The materials used in this study and their specifications are summarized in Table 1. Thirty Vita Enamic©, Vita Zahnfabrik, Bad Säckingen, Germany (VE) blocks (with dimensions of 6 × 6 × 6 mm3) were made using a low-speed cutting machine (Isomet, Buehler Ltd., USA), with a 4-in. circular diamond wheel (MetLab Technologies Limited, UK) and water coolant. The blocks were cleaned ultrasonically in distilled water for 5 min and the top surface of each block was standardized using #600 silicon carbide papers (CrbiMet Abrasive Disks, Buehler, Lake Bluff, IL, USA) on a 300 rev/min grinding machine (Automata, Jean Wirtz, Dusseldorf, Germany) for 1 min, followed by a) ultrasonic cleaning in distilled water for 5 min using an ultrasonicator (Sonicer, Yoshida Dental Manufacturing. Co., Ltd., Tokyo, Japan), and b) air-dring.

Table 1 Materials composition and supplier’s details

Bonding procedure

The HF (4.6%) acid was applied to the top surface of the prepared VE blocks using a plastic application tip for 60s to create an etched surface. Etched surfaces were then washed using water for 30s and then air-dried until no moisture was visible. The VE blocks were randomly allocated into three experimental groups (n = 10) based on the bonding technique used. In group 1 (S), a silane-based primer (Silane, Pulpdent Corporation, Watertown, MA, USA) was applied to the etched VE using a micro-brush, let evaporate for 1 min, and blown with gentle air stream until it was completely dried. In group 2, a silane-containing UA, Clearfil Universal Bond (CUB) (Kuraray Noritake Dental Inc., Japan), was mixed with Clearfil DC Activator (Kuraray Noritake Dental Inc., Japan) according to manufacturer instructions, and used for surface treatment. In group 3; A silane-free UA, Tetric N-Bond Universal (TNU), (Ivoclar Vivadent, Schaan, Liechtenstein), was used as a surface treatment. Both UAs were rubbed on the VE surface for 20s, and were air-dried until a glossy, immobile film layer is formed. However, light-curing of UAs was avoided.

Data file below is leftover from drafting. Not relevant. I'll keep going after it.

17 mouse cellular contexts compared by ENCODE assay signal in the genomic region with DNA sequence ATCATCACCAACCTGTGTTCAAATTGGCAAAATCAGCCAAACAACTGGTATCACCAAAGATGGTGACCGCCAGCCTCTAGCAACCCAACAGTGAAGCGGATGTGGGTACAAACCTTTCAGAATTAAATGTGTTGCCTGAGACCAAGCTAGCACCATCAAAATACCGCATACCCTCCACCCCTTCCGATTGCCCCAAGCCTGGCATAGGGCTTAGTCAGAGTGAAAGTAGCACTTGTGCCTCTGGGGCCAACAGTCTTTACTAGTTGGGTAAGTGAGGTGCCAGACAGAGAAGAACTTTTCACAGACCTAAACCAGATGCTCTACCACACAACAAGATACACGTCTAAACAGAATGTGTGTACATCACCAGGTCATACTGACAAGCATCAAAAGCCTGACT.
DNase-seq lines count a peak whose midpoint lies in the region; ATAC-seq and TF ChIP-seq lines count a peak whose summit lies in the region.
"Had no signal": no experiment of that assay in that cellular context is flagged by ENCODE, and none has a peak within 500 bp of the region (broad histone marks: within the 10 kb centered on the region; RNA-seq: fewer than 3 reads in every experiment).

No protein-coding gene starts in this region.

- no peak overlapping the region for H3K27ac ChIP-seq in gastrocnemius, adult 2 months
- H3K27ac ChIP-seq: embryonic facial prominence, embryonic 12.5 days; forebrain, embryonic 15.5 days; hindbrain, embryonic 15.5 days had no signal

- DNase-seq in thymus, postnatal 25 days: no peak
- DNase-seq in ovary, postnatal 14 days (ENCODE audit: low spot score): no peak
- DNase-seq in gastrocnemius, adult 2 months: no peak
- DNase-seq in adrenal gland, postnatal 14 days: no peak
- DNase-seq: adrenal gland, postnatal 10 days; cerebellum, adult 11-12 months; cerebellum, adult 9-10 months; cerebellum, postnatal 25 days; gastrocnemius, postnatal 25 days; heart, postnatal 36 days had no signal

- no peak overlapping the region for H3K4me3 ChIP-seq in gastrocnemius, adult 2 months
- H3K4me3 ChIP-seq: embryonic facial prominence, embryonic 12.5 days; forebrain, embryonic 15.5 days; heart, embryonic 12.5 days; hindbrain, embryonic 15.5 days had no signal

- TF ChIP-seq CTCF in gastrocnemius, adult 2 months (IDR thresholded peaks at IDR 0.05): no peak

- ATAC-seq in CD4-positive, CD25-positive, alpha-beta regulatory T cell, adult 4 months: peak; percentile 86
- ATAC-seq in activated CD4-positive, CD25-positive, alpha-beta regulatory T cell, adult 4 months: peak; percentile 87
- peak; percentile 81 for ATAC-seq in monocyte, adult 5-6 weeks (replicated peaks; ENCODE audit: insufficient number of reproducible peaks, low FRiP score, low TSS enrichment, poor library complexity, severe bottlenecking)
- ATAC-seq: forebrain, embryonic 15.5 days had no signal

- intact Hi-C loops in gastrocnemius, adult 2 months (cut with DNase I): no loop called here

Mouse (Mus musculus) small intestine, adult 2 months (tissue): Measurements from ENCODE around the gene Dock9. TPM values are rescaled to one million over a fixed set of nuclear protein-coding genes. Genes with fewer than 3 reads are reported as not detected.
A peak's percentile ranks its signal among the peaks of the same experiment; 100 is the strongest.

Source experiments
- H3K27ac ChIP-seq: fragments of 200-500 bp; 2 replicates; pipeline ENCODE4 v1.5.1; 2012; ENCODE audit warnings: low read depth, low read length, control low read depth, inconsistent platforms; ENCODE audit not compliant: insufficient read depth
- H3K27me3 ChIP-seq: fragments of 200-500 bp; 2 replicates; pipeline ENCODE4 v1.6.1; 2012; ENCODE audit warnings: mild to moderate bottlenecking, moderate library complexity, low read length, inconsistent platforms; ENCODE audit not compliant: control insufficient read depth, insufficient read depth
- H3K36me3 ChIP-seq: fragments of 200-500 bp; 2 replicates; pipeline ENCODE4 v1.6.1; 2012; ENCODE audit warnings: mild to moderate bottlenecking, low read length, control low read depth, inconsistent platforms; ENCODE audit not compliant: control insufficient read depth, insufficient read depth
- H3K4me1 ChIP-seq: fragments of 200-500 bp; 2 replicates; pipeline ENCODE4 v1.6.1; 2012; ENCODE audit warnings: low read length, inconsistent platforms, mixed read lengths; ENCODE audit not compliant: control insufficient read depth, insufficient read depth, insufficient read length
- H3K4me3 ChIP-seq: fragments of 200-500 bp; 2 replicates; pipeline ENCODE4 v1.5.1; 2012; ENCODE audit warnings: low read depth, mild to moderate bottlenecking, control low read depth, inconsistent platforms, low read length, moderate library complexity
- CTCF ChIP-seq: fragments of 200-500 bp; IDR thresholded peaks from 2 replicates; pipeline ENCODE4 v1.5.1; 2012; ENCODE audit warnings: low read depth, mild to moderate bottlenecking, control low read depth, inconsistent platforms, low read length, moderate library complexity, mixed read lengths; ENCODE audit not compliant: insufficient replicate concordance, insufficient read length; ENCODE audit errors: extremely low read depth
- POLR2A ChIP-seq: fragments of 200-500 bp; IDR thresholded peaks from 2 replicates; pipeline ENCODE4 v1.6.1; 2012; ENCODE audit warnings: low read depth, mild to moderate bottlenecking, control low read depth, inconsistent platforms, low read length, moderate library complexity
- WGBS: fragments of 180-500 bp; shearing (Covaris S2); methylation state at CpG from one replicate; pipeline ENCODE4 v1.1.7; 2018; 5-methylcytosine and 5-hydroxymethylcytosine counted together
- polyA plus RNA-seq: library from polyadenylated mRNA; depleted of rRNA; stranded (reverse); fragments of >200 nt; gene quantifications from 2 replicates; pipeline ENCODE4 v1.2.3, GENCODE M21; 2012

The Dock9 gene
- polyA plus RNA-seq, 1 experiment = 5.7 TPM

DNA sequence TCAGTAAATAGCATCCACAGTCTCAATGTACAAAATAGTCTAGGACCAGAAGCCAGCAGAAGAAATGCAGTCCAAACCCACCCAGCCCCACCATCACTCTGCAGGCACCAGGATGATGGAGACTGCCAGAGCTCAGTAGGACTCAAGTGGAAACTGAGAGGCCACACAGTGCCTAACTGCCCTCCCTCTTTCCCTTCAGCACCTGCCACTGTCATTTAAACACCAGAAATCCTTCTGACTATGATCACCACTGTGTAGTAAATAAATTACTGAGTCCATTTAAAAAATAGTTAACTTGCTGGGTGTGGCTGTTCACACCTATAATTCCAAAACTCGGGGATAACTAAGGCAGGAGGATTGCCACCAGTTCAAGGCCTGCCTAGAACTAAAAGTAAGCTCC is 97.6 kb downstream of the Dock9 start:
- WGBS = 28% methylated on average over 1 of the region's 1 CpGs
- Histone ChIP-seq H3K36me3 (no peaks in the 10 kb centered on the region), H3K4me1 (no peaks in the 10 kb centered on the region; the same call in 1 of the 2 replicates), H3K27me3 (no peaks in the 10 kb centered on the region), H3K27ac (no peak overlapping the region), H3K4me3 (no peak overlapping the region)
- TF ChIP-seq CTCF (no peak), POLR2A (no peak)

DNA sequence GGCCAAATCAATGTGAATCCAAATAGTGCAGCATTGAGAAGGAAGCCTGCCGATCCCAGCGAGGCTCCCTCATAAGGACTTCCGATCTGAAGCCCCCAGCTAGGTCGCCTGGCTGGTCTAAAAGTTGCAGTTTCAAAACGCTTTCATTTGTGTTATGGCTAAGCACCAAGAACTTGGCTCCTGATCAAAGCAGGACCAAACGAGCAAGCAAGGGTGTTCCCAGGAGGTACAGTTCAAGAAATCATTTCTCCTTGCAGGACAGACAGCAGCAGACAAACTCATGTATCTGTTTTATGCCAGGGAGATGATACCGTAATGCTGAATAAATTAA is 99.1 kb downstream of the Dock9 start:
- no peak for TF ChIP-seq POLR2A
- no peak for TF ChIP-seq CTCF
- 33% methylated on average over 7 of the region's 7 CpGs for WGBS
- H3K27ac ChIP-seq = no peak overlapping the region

Following the use of Silane and UAs, dual-cure resin luting cement (Variolink esthetic DC, Ivoclar Vivadent, Schaan, Liechtenstein) build-ups were prepared. Resin cement was applied incrementally and was adapted using a silicon mold (6 × 6 × 12 mm), which matched the dimensions of VE blocks, thus, a 6 × 6 × 6 mm3 resin cement build-up was allowed on the top surface on each of the VE blocks. Each resin cement increment was light cured for 40s using a light emitting diode light curing unit (Bluephase®, Ivoclar Vivadent, Austria) operated at a light irradiance of 1000 mW/cm2 as measured using a digital radiometer (Bluephase Meter, Ivoclar Vivadent, Austria). Moreover, to ensure adequate polymerization, additional light curing was performed at four different directions was carried out for 40s after the mold was removed. The tip of light-curing unit was kept as close as possible (approximately 1 mm), and at zero angle without touching the specimens. This bonding procedure was implemented in all the groups by one operator. Specimens were stored in distilled water for 24 h at 37 °C.

μTBS test

The bonded blocks were vertically sectioned into serial slabs. These were then sectioned into beams with a cross-sectional area of 1 mm2 (±0.1), using a low-speed cutting saw with a water-cooled diamond blade. Peripheral beams were not used in this study as the margins of the VE blocks may have been ineffectively acid etched with HF. Specimens from each group were subdivided into two sub-groups. Half of the specimens were tested immediately after 24 h of storage in distilled water, while the other half was tested after 5000 cycles of thermocycling using thermocycler machine (THE-1100, SD Mechatronik GmbH, Germany). In each cycle, the specimens were placed in a water bath at 55 °C for 30 s. Subsequently, they were placed in a water bath at 5 °C for 30s.

The cross-sectional area of each bonded stick was measured using a digital caliber. The microtensile bond strength (μTBS) test was carried out using a universal testing machine (Instron 5965, Instron Corporation, USA) with a load cell of 5kN and a cross-speed of 0.5 mm/min. Tensile stress was applied to bonded beams until failure. The μTBS (expressed in MPa) was measured by dividing force in Newtons by premeasured surface area in mm2.

After the debonding, fractured beams were vertically mounted onto coded brass stubs, and the failure modes were assessed using a scanning electron microscopy (SEM) (JSM-6360LV, JEOL Ltd., Tokyo, Japan) at × 50 magnification operated at 15 kV. The failure modes were classified as follows: adhesive failure, cohesive failure in the ceramic, cohesive failure in the resin-cement, and mixed failure (adhesive failure together with cohesive failure in the cement).

Evaluation of surface topography